Is the best of London’s culture more contemporary than in other European capital cities? That’s my feeling and I also feel that a large part of London’s culture is outside of museums and galleries. The ICA explores London rich subculture since the 80s. The ICA curator, who delivered a powerful tour of the show, chose an offsite location. The show is held at the Old Selfridge hotel (nearby the Yo Sushi at Selfridges, on Orchard St.). The site, a rough cavernous space stripped to bare concrete, is well suited to take us on a trip in London subculture.
Artists, galleries, architects, designers and even the restaurateurs of St John’s (Mr BB was delighted to see his London favourite restaurant featured in the show) were asked to show their memorabilia in vitrines. This raised two points in my mind: the role of the curator and the exhibition support.
Here, the curator Gregor Muir, who I had the pleasure to talk to, chose the exhibitors according to his view of their contribution to London subculture. He then left them 100% freedom, not providing any guidelines apart from the dimensions of the vitrines.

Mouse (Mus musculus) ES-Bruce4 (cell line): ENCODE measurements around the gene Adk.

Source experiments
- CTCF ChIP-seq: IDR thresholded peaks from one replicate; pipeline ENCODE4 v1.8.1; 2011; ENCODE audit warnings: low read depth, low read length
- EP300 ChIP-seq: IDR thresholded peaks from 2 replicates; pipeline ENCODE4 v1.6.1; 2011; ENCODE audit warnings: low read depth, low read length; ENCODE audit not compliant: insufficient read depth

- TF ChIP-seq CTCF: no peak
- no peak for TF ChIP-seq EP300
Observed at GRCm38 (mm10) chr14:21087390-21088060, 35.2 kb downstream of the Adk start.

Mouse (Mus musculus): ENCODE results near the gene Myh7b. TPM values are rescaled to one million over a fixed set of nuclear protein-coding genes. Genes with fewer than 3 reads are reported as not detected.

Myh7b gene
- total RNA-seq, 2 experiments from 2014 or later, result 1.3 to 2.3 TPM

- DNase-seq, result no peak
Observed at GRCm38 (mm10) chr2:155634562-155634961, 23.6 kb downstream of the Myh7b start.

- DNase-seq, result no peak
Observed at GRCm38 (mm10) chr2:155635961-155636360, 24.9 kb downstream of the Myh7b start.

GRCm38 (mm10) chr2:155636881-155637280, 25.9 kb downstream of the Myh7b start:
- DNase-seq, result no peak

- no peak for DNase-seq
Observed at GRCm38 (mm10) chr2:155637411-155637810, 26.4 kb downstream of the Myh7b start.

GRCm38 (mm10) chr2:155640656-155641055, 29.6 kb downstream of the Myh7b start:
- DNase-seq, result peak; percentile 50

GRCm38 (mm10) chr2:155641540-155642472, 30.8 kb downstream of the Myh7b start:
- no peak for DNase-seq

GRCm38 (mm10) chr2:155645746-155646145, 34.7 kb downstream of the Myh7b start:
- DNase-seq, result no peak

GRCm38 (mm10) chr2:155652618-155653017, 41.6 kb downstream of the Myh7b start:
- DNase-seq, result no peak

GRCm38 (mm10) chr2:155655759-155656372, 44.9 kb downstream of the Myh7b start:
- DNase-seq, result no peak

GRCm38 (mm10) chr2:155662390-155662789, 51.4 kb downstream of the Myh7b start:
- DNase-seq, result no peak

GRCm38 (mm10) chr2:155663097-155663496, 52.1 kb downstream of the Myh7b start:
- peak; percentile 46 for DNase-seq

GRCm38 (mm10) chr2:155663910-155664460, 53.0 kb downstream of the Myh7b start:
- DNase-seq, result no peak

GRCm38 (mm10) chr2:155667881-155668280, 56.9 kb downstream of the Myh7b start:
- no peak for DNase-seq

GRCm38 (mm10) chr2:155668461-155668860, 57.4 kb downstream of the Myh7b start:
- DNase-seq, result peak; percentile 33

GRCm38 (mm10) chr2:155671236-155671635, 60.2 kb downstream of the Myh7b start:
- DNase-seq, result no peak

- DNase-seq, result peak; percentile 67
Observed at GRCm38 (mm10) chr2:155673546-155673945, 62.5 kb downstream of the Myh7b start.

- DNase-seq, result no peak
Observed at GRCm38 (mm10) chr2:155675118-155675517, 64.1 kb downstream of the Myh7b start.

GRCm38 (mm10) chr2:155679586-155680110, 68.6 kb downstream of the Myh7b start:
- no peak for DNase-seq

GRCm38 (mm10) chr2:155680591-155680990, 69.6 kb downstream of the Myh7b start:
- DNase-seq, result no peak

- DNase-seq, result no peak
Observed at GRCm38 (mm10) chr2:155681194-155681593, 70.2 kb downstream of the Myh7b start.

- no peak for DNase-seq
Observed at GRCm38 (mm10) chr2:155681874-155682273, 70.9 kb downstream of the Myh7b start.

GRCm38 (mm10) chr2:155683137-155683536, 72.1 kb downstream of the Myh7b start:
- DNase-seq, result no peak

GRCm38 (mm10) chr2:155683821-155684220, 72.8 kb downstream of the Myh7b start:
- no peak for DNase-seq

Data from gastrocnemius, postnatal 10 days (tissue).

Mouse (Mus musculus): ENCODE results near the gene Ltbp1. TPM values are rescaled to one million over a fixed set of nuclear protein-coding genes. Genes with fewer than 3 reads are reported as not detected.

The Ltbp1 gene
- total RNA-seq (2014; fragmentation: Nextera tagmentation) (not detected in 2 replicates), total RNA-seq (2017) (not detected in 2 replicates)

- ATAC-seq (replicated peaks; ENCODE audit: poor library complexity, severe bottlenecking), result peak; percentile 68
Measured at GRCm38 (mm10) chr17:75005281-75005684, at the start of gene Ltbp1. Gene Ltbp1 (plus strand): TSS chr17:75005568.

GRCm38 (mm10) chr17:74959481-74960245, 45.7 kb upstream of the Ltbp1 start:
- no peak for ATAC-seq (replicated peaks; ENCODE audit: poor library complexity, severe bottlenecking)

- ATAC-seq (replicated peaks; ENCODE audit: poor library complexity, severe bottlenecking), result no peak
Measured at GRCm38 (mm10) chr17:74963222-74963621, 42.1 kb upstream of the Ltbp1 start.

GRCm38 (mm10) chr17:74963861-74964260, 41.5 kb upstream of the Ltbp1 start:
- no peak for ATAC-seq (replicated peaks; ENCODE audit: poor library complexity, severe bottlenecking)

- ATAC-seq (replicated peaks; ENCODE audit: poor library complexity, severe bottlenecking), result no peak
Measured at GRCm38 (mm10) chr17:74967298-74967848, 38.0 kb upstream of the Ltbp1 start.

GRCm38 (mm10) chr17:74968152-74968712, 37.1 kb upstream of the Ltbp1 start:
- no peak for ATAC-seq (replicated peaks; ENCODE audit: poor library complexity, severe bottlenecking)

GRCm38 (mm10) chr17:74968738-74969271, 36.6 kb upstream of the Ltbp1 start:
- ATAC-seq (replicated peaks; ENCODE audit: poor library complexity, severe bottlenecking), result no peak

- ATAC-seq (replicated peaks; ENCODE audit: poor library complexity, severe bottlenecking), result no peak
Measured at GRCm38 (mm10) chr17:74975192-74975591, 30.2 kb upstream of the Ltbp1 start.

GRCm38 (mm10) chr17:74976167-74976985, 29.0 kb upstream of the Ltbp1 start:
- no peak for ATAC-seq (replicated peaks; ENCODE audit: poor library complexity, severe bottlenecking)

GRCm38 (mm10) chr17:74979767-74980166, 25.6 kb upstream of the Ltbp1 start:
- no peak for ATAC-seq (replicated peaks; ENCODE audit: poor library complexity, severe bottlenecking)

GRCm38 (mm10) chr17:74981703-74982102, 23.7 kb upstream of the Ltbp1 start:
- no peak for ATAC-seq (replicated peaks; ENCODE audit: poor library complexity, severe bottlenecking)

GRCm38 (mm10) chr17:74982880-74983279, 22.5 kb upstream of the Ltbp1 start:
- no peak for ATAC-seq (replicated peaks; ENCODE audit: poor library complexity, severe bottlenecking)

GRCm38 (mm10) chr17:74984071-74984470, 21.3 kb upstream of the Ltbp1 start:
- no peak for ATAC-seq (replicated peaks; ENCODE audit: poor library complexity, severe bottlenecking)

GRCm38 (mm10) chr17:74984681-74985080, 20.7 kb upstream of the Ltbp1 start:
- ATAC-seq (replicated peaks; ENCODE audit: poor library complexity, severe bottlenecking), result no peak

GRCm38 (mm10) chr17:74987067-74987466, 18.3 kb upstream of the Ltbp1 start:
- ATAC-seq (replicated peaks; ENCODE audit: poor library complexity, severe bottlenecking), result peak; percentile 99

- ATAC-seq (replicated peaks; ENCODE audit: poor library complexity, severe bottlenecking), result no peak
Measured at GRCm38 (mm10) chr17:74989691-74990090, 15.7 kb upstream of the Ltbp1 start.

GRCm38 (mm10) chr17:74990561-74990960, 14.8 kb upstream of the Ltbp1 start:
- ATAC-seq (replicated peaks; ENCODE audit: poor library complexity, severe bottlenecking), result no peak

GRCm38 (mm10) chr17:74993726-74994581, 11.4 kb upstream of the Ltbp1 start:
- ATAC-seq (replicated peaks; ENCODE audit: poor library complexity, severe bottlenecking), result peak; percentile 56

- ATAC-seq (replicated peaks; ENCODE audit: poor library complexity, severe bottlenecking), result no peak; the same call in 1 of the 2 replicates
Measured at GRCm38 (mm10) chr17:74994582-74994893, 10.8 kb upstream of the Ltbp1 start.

I wondered how hard it was to exhibit in small spaces like vitrines. How do you show yourself and your contributions to London culture and hopefully stand out from the other vitrines. I liked the show especially for those points, in particular when contrasting the freedom left to the artists vs. the physical constraints of the vitrines.
The Tate Britain curator would have a different view but the best of London culture may be the contemporary subculture, not necessarily in art galleries. The ICA Off-Site: A Journey Through London Subculture: 1980s to Now is free and runs until November 3. Btw, there were no paintings on sight – see my post on wondering if painting is passé.